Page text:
“In all things we should try to make ourselves be as grateful as possible…” (Seneca), from today’s Daily Stoic reading.
I’m grateful I could spend the holiday weekend with one of my daughters and a close friend and granddog, Beau. We ate, laughed, talked. Had hot chocolate with peppermint sticks, worked on puzzles, had a fire outside and enjoyed weather that was really too good for December, and took two good walks. We watched National Lampoon’s Christmas Vacation, Scrooged, and A Christmas Story. Coming in one night from looking at Christmas lights downtown, we looked up, and the sky was filled with stars…gave me goosebumps. There are always stresses, but there’s also always something to be grateful for, and for me, it’s these simple, beautiful things.
It’s Monday morning. I’m sitting on my porch and realize it’s quieter than most Mondays. It sounds and feels more like a Sunday, but it’s Memorial Day, the time for remembrance and honor, a day off work and school for many, a day of barbecues and picnics and the kick-off of the summer vacation season for others.
Even though this is a more somber holiday, and in fact I’ve often wondered if it’s appropriate to say Happy Memorial Day when we are honoring people who have died, there is that holiday expectant feeling in the air for me. It happens without intention. The occasional car I hear, I wonder, where are they going? What are their plans this day, this week?
The weather is cool, like earlier spring, so that I could almost use a sweater, as I have goosebumps on my arms. The begonias and Christmas cacti here on the porch seem none the worse for wear, though, after a chillier night and morning.
I love the mornings, the way the young sunlight filters through the trees, the glimpses of pale blue sky. I adore the stillness and quiet, though traffic is picking up, and I hear machinery running across the road somewhere, the occasional human voice and slamming door, then suddenly it’s quiet again for a brief few seconds, which seems right for a day of memorial. I’m alone, yet I’m not. Nature is all around, and its own little sounds of bird call and breeze are comforting and nurturing. The birds know nothing of Memorial Day as they sing and call and chirp and flit from tree to tree, nor the bunny as he basks in the sun over in the driveway, nor all the other little critters in the yard and trees, as Nature goes about another day.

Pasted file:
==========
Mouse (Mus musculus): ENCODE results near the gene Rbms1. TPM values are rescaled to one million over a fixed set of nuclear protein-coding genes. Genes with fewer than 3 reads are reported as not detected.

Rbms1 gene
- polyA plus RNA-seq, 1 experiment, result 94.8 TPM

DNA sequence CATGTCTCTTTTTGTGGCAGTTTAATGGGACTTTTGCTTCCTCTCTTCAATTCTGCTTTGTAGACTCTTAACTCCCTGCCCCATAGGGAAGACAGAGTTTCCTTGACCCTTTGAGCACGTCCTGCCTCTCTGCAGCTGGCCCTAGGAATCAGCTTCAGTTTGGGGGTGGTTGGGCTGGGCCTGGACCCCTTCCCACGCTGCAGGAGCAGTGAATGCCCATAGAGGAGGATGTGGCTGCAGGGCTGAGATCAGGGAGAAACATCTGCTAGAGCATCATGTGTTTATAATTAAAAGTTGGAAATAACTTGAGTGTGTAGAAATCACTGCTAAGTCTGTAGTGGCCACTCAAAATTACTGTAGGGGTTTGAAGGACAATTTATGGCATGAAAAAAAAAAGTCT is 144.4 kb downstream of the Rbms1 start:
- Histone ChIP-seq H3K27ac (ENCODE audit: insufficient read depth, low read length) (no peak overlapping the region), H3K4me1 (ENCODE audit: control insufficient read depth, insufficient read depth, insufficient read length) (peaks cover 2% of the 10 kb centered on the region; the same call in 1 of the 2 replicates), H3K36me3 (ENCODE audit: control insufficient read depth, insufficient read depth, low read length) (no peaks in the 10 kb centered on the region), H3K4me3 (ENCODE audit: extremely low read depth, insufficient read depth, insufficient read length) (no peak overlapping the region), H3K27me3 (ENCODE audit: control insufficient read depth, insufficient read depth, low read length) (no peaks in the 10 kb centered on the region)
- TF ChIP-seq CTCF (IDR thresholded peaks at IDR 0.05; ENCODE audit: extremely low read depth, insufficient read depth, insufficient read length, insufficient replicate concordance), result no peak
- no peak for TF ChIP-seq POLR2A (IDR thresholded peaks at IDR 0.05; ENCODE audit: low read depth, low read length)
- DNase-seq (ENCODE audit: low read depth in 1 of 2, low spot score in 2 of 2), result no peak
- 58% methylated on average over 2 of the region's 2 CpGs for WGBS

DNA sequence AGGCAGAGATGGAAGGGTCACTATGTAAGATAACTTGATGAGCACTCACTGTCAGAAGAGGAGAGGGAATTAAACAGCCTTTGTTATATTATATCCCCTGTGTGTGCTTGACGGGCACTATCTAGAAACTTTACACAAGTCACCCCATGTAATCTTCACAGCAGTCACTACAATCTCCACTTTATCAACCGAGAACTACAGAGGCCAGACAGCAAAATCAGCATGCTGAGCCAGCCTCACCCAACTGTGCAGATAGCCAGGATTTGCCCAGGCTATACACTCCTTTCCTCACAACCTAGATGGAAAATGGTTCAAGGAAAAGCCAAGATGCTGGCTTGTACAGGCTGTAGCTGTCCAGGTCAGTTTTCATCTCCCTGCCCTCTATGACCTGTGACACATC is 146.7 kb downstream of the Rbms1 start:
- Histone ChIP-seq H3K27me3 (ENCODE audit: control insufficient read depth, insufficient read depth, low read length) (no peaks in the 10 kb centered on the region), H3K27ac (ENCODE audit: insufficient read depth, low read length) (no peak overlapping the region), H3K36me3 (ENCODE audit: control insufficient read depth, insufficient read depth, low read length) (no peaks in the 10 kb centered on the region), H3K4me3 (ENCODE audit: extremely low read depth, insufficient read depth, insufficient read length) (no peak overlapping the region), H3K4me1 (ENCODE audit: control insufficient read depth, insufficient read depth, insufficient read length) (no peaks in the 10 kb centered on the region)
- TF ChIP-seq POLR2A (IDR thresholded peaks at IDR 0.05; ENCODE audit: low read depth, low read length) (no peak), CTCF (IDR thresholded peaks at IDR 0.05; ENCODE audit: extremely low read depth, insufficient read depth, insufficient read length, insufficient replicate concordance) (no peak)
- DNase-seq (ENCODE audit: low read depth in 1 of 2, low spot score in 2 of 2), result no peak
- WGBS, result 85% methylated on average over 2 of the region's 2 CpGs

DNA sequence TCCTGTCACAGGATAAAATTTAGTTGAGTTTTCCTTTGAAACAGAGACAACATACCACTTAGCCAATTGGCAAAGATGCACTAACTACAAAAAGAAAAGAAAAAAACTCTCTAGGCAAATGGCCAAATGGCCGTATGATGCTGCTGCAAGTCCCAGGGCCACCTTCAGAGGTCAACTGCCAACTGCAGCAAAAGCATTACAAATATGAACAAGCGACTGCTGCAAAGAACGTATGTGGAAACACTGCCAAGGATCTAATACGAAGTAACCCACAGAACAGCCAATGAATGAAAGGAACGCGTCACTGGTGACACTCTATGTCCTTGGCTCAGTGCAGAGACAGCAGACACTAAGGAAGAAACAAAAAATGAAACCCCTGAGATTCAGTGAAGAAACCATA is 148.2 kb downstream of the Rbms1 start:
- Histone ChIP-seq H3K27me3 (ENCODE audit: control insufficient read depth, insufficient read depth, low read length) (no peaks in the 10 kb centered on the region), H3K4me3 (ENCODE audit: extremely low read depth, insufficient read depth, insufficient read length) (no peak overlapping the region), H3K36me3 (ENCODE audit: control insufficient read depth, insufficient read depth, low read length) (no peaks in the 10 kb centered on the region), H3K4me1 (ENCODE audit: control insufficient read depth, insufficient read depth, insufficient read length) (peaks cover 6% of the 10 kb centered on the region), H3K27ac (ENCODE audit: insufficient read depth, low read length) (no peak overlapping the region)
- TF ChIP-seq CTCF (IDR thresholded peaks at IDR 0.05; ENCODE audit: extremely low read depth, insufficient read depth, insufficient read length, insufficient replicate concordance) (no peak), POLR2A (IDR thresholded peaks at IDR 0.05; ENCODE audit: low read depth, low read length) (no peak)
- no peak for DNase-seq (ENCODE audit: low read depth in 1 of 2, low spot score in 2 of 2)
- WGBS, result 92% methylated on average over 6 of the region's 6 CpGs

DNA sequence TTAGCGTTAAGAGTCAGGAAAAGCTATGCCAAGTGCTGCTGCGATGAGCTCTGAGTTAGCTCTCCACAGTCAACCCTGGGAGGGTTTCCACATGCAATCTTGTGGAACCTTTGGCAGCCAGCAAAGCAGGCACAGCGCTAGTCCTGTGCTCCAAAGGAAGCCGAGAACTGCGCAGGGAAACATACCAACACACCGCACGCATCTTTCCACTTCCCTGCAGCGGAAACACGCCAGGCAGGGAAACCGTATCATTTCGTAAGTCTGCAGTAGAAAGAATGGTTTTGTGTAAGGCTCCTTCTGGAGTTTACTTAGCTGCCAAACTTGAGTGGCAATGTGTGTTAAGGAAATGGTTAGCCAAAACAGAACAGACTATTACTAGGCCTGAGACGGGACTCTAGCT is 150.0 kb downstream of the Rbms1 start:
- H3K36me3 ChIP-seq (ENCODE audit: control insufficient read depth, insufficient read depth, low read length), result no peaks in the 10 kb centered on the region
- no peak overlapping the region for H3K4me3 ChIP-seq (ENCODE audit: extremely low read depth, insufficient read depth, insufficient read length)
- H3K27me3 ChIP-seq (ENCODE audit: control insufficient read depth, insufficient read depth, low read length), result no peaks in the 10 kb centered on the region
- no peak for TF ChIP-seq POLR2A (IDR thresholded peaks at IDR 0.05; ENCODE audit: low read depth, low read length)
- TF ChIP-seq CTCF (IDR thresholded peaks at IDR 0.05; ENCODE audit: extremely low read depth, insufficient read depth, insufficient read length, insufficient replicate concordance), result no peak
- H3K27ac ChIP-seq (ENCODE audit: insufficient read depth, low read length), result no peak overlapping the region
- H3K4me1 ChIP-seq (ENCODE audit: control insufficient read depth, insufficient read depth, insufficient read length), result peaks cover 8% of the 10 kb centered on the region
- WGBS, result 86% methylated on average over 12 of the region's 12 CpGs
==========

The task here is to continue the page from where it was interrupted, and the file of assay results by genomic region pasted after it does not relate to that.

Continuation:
I’m thankful for this day, this time, and for all those who gave their lives to help make this life possible for me.
Even with so many stressful and upsetting things going on in the world, there are lots of things I’m grateful for. My family and the technology to keep me in touch with them, the sweet cats that share my home, a few days off from work to relax, good food to eat, enjoyable movies to watch, and as always, beautiful Nature all around me. I hope you have a good day, too.
“I am grateful for what I am and have. My thanksgiving is perpetual.”
“The true harvest of my daily life is somewhat as intangible and indescribable as the tints of morning or evening. It is a little star-dust caught, a segment of the rainbow which I have clutched.”
Thoreau is a favorite among us pantheists. When I was a teenager, long before I would come to identify as a pantheist, I was drawn to Thoreau and Walden. I knew that book was important, and it resonated with me, even though I wasn’t quite ready at that time to pursue my own connection with nature and its importance in my life.
(Photo of Thoreau courtesy of Library of Congress)